Veronica With Four Eyes

I Don’t Need An IEP!

At my first high school, my IEP was viewed as an inconvenience. It wasn’t fair to the teachers and staff that they had to create large print materials, let me type notes in class, or take tests without using bubble sheets. All of these accommodations were stupid in their eyes. A lot of teachers assumed I didn’t need them- because glasses make you see perfectly, right?

Well, for about a week when I was 16 and in the tenth grade, that mindset would consume me.

Imagining life without an IEP

I started wishing that my IEP would go away. Maybe then I could be treated like a normal student and not be a victim of bullying. Some of the things I imagined included:

  • Getting assignments at the same time as everyone else
  • Reading the small print in books and on worksheets
  • Being able to use a pencil
  • Taking notes in a spiral notebook
  • Walking through the halls without crashing into a trash can
  • Not having my eyes burning from lights

My great idea

I came to my parents and told them they should just get rid of my IEP, I don’t need it anymore. All I wanted was to be like the other kids, not stick out with my large print and my laptop. My parents told me I couldn’t do that, so to prove them wrong, I grabbed a random piece of paper from the table- probably an assignment of my sighted brother’s.

I couldn’t see a thing.

All of the lines were super blurry and stacked on top of each other. I started looking at the other papers, wondering if the other page was just made for ants and had freakishly small letters. It was impossible to read anything smaller than size 22 font…which is exactly what my IEP said.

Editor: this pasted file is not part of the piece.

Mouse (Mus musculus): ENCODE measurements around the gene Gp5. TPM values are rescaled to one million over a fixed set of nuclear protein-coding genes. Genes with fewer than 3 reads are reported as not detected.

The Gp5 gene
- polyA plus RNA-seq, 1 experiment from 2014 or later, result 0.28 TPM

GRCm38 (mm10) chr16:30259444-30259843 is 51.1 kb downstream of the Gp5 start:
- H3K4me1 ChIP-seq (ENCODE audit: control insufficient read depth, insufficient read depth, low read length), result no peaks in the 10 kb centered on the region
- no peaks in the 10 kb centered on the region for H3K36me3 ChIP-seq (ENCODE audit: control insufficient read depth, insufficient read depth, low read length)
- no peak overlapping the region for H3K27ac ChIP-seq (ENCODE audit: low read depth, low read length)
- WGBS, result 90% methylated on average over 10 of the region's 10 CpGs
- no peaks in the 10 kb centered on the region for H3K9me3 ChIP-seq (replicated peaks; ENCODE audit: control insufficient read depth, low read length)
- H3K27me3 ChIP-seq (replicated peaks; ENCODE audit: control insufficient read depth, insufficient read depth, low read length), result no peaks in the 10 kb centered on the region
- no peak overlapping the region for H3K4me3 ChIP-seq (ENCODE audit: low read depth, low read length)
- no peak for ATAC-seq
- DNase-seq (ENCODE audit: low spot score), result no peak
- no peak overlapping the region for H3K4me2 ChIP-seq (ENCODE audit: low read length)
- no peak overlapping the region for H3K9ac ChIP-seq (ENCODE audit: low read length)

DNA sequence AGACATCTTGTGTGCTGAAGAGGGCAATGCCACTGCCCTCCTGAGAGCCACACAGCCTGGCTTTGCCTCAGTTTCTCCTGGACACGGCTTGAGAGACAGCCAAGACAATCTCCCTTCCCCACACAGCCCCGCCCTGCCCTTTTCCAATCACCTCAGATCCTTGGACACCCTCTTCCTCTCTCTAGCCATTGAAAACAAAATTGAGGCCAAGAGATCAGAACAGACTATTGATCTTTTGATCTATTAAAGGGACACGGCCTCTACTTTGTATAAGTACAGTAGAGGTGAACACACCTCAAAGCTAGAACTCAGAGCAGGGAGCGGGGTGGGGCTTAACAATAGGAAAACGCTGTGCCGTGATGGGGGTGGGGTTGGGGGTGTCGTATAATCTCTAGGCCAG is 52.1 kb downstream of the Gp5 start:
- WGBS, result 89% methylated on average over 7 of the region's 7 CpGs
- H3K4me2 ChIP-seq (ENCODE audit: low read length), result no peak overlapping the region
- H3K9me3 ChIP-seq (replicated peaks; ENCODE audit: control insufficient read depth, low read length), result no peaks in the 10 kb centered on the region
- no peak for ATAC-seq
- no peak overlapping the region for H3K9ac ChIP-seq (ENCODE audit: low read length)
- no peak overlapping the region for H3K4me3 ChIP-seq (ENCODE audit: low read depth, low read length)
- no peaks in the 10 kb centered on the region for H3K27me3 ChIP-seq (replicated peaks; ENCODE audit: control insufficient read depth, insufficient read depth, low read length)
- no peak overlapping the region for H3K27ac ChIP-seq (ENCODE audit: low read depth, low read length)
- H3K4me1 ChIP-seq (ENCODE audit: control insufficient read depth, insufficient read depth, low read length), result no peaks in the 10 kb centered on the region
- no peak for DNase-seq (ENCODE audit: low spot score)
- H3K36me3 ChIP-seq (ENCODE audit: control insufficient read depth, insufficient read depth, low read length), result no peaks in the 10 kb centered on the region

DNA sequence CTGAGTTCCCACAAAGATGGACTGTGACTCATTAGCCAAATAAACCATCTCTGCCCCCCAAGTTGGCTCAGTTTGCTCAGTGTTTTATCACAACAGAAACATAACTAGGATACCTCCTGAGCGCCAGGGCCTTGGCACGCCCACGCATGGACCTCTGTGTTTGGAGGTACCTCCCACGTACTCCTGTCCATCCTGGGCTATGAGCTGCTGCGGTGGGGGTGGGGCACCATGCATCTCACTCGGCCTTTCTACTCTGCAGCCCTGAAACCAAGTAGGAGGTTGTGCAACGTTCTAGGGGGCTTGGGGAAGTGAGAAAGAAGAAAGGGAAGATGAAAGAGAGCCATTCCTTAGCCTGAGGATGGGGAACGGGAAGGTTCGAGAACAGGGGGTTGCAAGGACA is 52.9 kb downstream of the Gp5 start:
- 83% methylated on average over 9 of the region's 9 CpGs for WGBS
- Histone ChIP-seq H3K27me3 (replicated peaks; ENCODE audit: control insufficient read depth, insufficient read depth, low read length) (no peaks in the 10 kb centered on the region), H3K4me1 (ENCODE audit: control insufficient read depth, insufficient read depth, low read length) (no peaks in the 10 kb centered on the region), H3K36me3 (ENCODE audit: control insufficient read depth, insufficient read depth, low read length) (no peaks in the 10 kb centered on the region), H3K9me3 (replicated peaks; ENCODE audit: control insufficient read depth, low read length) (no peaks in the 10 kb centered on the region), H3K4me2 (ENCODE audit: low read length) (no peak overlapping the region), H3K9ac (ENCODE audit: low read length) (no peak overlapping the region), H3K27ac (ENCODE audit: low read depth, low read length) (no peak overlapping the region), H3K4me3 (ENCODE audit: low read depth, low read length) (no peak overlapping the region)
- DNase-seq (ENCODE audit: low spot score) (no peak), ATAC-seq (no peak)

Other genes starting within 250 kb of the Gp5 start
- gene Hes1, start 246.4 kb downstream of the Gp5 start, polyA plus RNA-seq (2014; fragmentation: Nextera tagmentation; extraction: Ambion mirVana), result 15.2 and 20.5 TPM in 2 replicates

I tried handwriting my notes one day in class, and realized I had no idea what they said. My dysgraphia made me unable to read my own handwriting, so these notes were basically useless. Plus, my print disability made it difficult to read handwriting in general.

Here’s what life at school would really look like for me without an IEP:

  • Taking much, much longer to do assignments than anyone else due to inaccessible formats
  • Straining my eyes to try to read print, even though it is futile
  • Not being able to see my writing in pencil
  • Taking notes that I couldn’t even read
  • Crashing into obstacles in the hallway because there are so many people
  • Constant eye pain

Not a very good life, is it?


Eventually, I accepted that I really needed the services provided to me in my IEP. Going without the services would end in disaster. A close friend of mine told me they went through a similar period of wanting to go without their IEP for a learning disability. They let the words of teachers really get to them sometimes as well. Sharing our experiences really helped both of us realize how our needs for services are valid.

Final thoughts

I am grateful for all of the services I received through my IEP. It’s important to recognize that there are many students who were not given the same opportunities I had. I know that without my IEP, I would have failed all of my classes and be more likely to believe that I was incapable of learning. But when I did receive my services, I was able to thrive in the educational environment, and beyond.

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